COBDEN, RICHARD (1804-1865, statesman and reformer, founder of the Anti-Corn Law League)
COBDEN ON HUMAN RESOURCES. This letter stands almost as an archetypal account of Victorian difficulties with recalcitrant employees, perhaps especially when so liberal and easy-going a family as the Cobdens were involved. Richard Ford (1796-1858), art connoisseur and author, married as his second wife Mary (1816-1910), the sister of Sir William Molesworth.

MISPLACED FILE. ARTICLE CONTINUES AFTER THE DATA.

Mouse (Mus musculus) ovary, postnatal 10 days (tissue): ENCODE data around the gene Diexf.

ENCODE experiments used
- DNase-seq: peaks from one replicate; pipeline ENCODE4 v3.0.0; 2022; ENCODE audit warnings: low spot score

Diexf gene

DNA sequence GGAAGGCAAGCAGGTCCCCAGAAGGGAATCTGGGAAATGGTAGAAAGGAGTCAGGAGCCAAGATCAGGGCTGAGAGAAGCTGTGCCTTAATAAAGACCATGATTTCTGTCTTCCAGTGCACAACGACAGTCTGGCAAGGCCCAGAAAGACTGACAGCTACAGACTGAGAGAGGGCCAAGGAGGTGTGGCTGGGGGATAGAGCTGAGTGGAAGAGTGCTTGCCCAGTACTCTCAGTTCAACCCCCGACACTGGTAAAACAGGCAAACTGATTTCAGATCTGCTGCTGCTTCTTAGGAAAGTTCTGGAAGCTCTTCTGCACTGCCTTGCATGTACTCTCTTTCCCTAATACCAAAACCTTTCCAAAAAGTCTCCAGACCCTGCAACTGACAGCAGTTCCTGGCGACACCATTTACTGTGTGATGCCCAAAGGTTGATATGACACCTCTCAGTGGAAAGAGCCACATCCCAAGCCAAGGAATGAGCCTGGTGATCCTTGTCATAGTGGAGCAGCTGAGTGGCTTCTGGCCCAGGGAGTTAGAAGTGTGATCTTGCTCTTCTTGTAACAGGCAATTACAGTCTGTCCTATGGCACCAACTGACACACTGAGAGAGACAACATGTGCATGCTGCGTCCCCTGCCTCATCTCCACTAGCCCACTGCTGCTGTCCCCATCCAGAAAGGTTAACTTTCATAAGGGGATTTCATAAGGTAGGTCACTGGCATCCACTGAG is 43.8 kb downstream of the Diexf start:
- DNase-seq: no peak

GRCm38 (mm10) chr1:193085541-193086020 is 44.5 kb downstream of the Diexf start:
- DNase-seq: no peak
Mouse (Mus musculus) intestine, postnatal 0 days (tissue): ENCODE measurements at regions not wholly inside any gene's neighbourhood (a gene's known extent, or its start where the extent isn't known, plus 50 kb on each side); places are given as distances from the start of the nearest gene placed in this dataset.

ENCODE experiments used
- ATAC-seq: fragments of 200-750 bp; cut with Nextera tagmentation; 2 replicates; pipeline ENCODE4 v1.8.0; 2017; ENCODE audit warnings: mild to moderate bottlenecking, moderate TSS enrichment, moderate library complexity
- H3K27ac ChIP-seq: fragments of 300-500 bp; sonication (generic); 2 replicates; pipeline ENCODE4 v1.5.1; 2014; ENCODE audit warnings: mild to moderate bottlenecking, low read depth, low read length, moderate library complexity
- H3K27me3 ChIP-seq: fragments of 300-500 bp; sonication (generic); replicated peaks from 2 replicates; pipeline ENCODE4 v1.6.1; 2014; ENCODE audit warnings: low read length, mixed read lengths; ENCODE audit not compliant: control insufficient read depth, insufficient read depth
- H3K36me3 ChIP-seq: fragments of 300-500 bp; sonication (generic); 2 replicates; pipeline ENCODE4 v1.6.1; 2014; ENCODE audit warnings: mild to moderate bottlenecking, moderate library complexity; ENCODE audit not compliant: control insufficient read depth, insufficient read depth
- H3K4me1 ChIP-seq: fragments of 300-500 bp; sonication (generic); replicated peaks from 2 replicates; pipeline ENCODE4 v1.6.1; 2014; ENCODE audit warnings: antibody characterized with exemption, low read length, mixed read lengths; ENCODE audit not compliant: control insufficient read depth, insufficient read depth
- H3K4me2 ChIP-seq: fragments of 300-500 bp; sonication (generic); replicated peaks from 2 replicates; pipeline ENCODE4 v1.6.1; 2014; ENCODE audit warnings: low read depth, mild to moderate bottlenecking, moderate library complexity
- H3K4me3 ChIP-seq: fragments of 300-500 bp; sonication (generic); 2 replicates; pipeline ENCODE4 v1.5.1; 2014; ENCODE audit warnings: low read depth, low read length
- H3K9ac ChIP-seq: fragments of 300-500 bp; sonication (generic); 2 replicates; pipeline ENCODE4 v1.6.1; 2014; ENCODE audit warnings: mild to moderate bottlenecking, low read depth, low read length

'...we pique ourselves on not being disagreeable to those about us, & the very first thing we should aim at, even on selfish principles, would be to make a governess at ease in her mind, & as happy as possible...We gradually discovered that she was a person of odd & oldmaidenish ways. - Her mode of eating was very 'unEnglish', & her appetite 'picksome', to use a Sussex phrase. - She required a fire in her bed-room before she could rise, but must have a person between her & the grate, when up, to hide the fire...She devoted herself to the study of English, & for that purpose sat up till 1 or 2 in the morning; her practising at the piano especially on Sundays we were obliged to restrict to a certain time or we should have been stunned; she gave up gradually all but the most necessary attentions to the purely technical studies of her pupil, leaving her on our hands on Sundays, & play hours. - If the ground was damp, she pleaded delicate health as an excuse for not walking out...Simultaneously, she dropped all sociability with us; we could not draw her into any conversation; I never was so dead beaten in my efforts to provoke a talk.- At length her manner appearance & dress assumed an ensemble of such neglect...that we were really ashamed of her presence at the table in company with any friends, for they must have thought we were treating her unkindly, or she would not wear so subdued an aspect...the suspicion has crossed my mind that probably she was not pleased with the situation, & therefore put on a disagreeable manner to provoke us to part with her. - She certainly succeeded admirably, for my wife & I are agreed that we would not live under the same roof with her, if she behaved as she did...for a thousand a year...'